ROCK States." The ship, in this case, was 'duly documented WELL,

as an American, was coming to the United States, and MASTER. from a British port.' How can it be possible to bring a

case more perfectly within the terms of the description ? The argument procecds upon the supposition that by the mere act of illicit intercourse, the property of an American citizen becomes divested ipso facto; but, 'in point of law, this is not the operation of the rule. The property is only liable to be condemned as enemy property, or as adhering to the enemy, if rightfully captured during the voyage. But it has never been 'supposed that the documentary character of the ship'itself, or the character of the owner, were completely changed for every other purpose. It is sufficient, however, in our opinion, that'no such distinction as that assumed in the argument, 'is'to be found in the instruction itself; and we therefore hold the case within the natural and ordinary import of the language.

It is further argued, that, at all events, the property intended to be protected by the instruction from 'capture, was American property, and not British property; and therefore that, as to the latter, the capture was rightful. This is a question of some difficulty ; but, on full consideration, a majority of the Court are of opinion that the instruction meant to protect all British merchandize on board an American ship, without any exception on account of British 'proprietary interest. It was supposed that British as well as Américan merchants might, upon the repeal of the orders in council, be induced to make shipments, upon the faith that such repeal would suspend the further operations of hostilities. The government meant' to 'reserve to 'themselves the ultimate disposal of such property, in order that they might restore or condemn it, as public policy or the national interests might require. This construction is supported and confirmed by the act of congress, of 13th July, 1813, ch. 10, which, after relinquishing all the right and title of the United States, to the property of British subjects, captured on the high seas and shipped from British ports since the declaration of war, expressly excepts such property as had been captured in viola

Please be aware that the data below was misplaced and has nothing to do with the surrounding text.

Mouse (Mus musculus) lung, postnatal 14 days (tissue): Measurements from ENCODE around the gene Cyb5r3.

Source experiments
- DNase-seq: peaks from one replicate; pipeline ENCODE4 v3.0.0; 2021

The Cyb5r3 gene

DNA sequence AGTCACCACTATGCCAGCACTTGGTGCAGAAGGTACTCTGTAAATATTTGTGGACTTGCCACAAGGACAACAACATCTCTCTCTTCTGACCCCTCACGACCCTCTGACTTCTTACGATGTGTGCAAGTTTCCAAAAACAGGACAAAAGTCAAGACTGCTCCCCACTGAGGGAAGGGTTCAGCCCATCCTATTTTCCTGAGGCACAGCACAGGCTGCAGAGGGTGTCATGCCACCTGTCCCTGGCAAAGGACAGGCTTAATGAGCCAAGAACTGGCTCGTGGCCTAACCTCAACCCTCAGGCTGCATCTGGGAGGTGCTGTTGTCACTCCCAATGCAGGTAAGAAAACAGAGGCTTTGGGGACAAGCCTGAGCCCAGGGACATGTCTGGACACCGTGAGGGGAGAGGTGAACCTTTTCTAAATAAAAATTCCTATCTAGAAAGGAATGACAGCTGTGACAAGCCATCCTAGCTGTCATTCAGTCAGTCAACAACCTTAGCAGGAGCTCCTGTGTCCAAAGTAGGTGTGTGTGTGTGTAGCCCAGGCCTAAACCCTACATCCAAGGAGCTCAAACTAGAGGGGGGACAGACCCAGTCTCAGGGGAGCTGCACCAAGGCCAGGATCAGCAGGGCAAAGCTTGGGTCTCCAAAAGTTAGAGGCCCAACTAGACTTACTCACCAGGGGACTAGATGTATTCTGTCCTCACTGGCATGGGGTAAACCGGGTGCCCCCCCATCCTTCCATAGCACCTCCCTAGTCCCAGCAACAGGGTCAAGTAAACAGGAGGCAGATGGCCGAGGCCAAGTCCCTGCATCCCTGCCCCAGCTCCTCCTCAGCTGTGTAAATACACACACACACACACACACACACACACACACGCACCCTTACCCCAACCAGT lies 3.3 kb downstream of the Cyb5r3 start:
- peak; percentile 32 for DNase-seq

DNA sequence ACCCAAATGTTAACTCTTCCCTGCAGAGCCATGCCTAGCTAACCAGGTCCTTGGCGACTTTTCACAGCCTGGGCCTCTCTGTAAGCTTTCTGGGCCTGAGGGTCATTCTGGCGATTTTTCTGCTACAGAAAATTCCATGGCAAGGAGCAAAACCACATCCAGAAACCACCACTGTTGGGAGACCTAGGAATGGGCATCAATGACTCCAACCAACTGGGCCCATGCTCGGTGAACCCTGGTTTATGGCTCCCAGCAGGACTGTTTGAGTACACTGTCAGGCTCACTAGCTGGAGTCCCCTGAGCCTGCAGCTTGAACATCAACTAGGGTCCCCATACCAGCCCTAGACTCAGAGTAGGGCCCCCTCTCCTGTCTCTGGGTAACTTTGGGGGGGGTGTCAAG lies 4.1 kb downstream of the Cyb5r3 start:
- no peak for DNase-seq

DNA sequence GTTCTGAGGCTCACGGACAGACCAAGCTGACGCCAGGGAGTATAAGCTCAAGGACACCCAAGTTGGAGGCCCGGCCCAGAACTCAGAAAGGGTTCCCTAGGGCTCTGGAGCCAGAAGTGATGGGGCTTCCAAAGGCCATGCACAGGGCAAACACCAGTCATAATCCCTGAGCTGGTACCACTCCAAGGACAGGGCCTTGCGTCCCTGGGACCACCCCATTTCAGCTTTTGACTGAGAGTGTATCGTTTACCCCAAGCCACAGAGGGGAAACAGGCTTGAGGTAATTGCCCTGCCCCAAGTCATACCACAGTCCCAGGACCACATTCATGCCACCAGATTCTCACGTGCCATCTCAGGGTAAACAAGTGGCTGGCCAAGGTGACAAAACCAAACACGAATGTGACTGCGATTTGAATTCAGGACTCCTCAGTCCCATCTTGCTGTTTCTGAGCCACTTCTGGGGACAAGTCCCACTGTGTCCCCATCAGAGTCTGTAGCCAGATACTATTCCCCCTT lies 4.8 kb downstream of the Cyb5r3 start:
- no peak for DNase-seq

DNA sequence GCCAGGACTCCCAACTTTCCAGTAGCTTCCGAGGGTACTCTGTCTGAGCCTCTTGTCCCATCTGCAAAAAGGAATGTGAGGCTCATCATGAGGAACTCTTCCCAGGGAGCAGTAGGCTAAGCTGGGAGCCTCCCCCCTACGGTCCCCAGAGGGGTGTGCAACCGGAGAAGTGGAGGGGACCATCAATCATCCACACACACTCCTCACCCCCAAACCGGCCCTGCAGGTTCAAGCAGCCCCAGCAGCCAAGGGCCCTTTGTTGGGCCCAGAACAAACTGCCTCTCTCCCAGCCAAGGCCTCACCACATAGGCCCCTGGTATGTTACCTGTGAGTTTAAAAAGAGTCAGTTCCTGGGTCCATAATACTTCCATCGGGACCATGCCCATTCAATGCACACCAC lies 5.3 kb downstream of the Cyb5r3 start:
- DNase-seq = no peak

he li

tion of the presidents instruction of the 28th of August, THE
1812. In giving this construction, therefore, we are THOMAS
satisfied that we conform to the import of the language GIBBONS,
of the instruction, and do not contravene, any policy
avowed by the government itself.




On the whole, we are of opinion that the decree of the Circuit Court, dismissing the libel of the captors, ought to be affirmed, and that the cause should be remanded to the Circuit Court for further proceedings as between the United States and the Claimants.


1814. March 16th.

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ERROR to the Supreme Judicial Court of Massachusetts, in an action of trover in which was involved In case of inthe construction of the acts of congress, giving to the solvency, the

United States United States a right of priority in payment of the debts

are not entidue by insolvent debtors.

tled to priority of payment,

unless the inThe case was submitted to the Court without argu- solvency be a ment, and is fully stated in the opinion which was deliv-legal and

known insolered as follows, by

vency mani

fested by some DUVALL, J.

notorious act of the debtor

pursuant to The material facts upon the record are these : law,


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On the 4th of June, 1810, sundry goods, wares and merchandize, the property of Wellman and Ropes, were attached by the deputy of Bailey Bartlett, sheriff of the county, of Essex, state of Massachusetts, by virtue of certain writs of attachment sued out by several creditors of Wellman and Ropes.



On the 18th day of September, 1810, two several
executions issued on judgments recovered by the United
States against Wellman, and Ropes, at the September
term, 1810, of the district Court held at Salem, on their
joint and several bond for duties at the custom house.

The actions in which these judgments in favor of the
United States were rendered, were first commenced on